out all the stops
WHEN the Who’s maniacal
drummer -Keith Moon seif-de-
structed in 1978, his passing
sounded the death-knell for the
great British rock group.
The remaining members — Pete
Townshend, Roger Daltrey and
John Entwistle —— ploughed on for
another four years. substituting
Kenney Jones on drums and adding
John “Rabbit" Bundrick on key-
boards, but drugs and alcohol al-
most destroyed Townshend as well.
"I was in a mess," recalled Town-
shend, the band’s lead guitarist and
creative iorce. “I was drinking
heavily. I had marital problems.
And the Who — I felt we had been a
dead dog for a while . . . In show
businas you're always told to go on
but the show shouldn’t always go on.
It’s obscene. After Cincinnati, when
11 died in the crush before a 1979
concert, the Who went on but I felt
bitter about it."
The 1982 break-up was a turning
point for Townshend: he released
the solo LP All The Best Cowboys
Have Chinese Eyes, followed up the
next year with Scoop, a collection of
demo tapes, joined the publishers
Faber 8: Fabelr as a book editor and
wrote the semi-autobiographicai
book Horse's Neck.
Now this most articulate of rock
musicians who pioneered concept
albums like The Who Sell Out and"
the rock opera Tommy, has created
White City (Atco 2523924), suh-ti-
tled A Novel, the self-contained
soundtrack for a long-iorm video-
The album was produced by Chris
Thomas who was responsible for
INXS's Listen Like Thieves and the
; fiimis directed by Australian Rich-
‘ ard Lowenstein (also known tor his
‘ INXS videos).
The music. like so much of Town-
shend's work, is semi-autobiographi-
cal, set in the massive West London
housing estate where he grew up
andowhere the Who started out in
Townshend — with a nice sense of
irony — writes a preamble on the
album cover, through the resentful
eyes of a iong-term inhabitant of
White City, reacting to the return of
the famous rock star (called Pete
‘ Fountain here) who IS making a film
about his old stamp ing ground. A
scenario within a film!
Townshend hopes that .album-
length narrative video/aibums will
become an established art form, far
more creative than current music
video clips. Not having seen his film,
I can only judge from the music,
which is powerful and thought-
Eight of the nine songs are Town-
shend’s. He co-wrote the reggae-
rocker White City Fighting with
former Pink Floyd guitarist Dave
Gilmour whose grandiose interplay
with- Townshend permeates the
Townshend recalls Rabbit Bun-
drick for the album’s extensive key-
boards. with a strong rhythm team
including bassists Pino Paladino and
Phil Chen and drummexs Mark
Brzezicki (Big Country). Clem
Burke (ex-Blondie) and session vet-
nth the public. Instant valuaﬁ'ons". oi Li’s.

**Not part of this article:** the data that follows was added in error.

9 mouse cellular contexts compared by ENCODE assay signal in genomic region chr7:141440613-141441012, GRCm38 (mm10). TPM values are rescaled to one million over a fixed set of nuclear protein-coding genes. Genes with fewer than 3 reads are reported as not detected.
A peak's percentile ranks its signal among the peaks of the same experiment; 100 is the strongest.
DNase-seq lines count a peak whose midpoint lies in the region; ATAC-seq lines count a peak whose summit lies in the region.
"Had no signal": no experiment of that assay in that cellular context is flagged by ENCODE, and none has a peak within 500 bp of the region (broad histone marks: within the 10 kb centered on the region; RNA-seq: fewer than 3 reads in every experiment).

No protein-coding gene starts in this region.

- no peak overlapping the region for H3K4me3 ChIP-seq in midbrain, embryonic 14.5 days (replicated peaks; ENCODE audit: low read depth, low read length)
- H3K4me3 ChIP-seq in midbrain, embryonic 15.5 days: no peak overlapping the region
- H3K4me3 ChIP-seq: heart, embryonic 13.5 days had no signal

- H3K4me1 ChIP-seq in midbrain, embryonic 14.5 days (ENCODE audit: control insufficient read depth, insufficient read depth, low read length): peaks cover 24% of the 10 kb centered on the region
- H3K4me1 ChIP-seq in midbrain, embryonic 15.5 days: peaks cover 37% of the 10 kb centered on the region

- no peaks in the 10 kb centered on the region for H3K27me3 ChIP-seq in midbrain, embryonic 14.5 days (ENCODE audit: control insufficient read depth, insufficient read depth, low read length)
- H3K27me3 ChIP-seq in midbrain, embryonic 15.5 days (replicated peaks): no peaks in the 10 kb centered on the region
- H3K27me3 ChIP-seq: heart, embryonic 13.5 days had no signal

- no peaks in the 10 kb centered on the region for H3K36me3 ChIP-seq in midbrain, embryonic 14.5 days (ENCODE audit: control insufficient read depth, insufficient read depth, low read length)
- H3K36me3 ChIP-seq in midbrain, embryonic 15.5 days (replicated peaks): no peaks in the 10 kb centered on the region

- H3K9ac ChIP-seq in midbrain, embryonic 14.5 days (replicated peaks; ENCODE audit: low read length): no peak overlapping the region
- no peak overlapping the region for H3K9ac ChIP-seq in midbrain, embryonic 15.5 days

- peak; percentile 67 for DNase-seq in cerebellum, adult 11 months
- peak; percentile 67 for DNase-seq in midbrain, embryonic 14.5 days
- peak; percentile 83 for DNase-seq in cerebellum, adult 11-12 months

nd CD. Whole or Part Collections.
! 99.919999999 978 3919.
E.ST 9lll9ElI9l|9 794 9899.
Will 99, 98991 VALE 379 9429.
Pete Townshend: articulate.
eran Simon Phillips.
Themes of alienation and frustra-
tion are explored irrsnvage songs
like Give Blood, ”Secondhand Love
and I Am Secure. Seli-destruction is
epitomised by the high-blown guitar
riffs and thundering' drums of
Crashing By Design and the dra-
matic piano and‘ guitar chords of
Come To Mama.
Three tracks are outstanding:
O Brilliant Blues weds - an ironic
mixture of resignation and regret to
a delightful pop tune, enhanced by
vocal harmonies and the harmonica
of Peter Hope-Evans.
.iliding Out is a bleak, paranoid,
almost-Dickensian view of the un-
derprivileged, wrapped in a catchy
melody and a Caribbean tempo with
0 Face The Face is the album's
tour de force. It begins with a jazzy,
walking bass beat, notches up to a
rhythm and blues shufﬂe and then
pulls out all the stops with power-
house drumming. wailing harmoni-
ca and meaty horns.
PETE Townshend is now busily
writing songs for a collaborative LP
with Roger Daltrey. Another of his
compositions appears on Daltrey’s
latest, and surprisingly effective,
solo effort, Under A Raging Moon
(10 Records DIX 17, through Vir-
gin), an album that took a long time
to reach me, unfortunately.
The title (and the best song) re-
fers to Keith Moon, as does the
Townshend tune, After The Fire, a
dramatic rock ballad with crashing
drums (Bmzicki again) and guitar
(Robbie McIntosh). The royalties of
this song have been donated to the
Band Aid Trust, administering East
African relief. The nostalgic theme,
coupled with regret for lost youth,
continues on the tough rocker Don’t
Talk To Strangers.
Daltrey had a hand in writing this
and three other songs: The Pride
You Hide. an excellent, Paul Young-
style ballad with a strong *Daltrey
vocal, ripe McIntosh slide guitar and
a swelling arrangement; the strident
Move Better In The Night; and the
bluesy R&B of It Don't Satisfy Me,
featuring some tasty harmonica
(Mark Feltham) and ashaliow lyric.
There are two Bryan Adams/Jim
Vailance tunes, both unfamiliar: the
iuil-bore Let Me Down Easy and
Rebel, an attractive and potent rock
ballad that sounds like a precursor
to Summer Of ’69.
Russ Ballard — a favorite of Dal-
trey's — disappoints with the rather
mechanical Breaking Down Pata-
dlse. while Kit Bain's atmospheric
slow rocker. Fallen Angel, shows
off Daltrey's lower register with
The highlight is the title track, a
pounding homage to Keith Moon
which opens with a Who-like echo-
ing » keyboard rift, followed by
screaming guitars, to the words:
"The wild man laid the thunder
down . ..." -
Then a fantastic drum sequence
begins, featuring (in order) the Pre-
tenders’ Martin Chambers. Queen’s
Roger Taylor, the explosive Cozy
Powell, Stewart Cope land of the
Police, Zak (son of Ri nan) Starkey,
Cari Palmer (no longer with Emer-
son- and .13”) and linedcki. .. .
A raging Moon tﬁhiite, indeed! "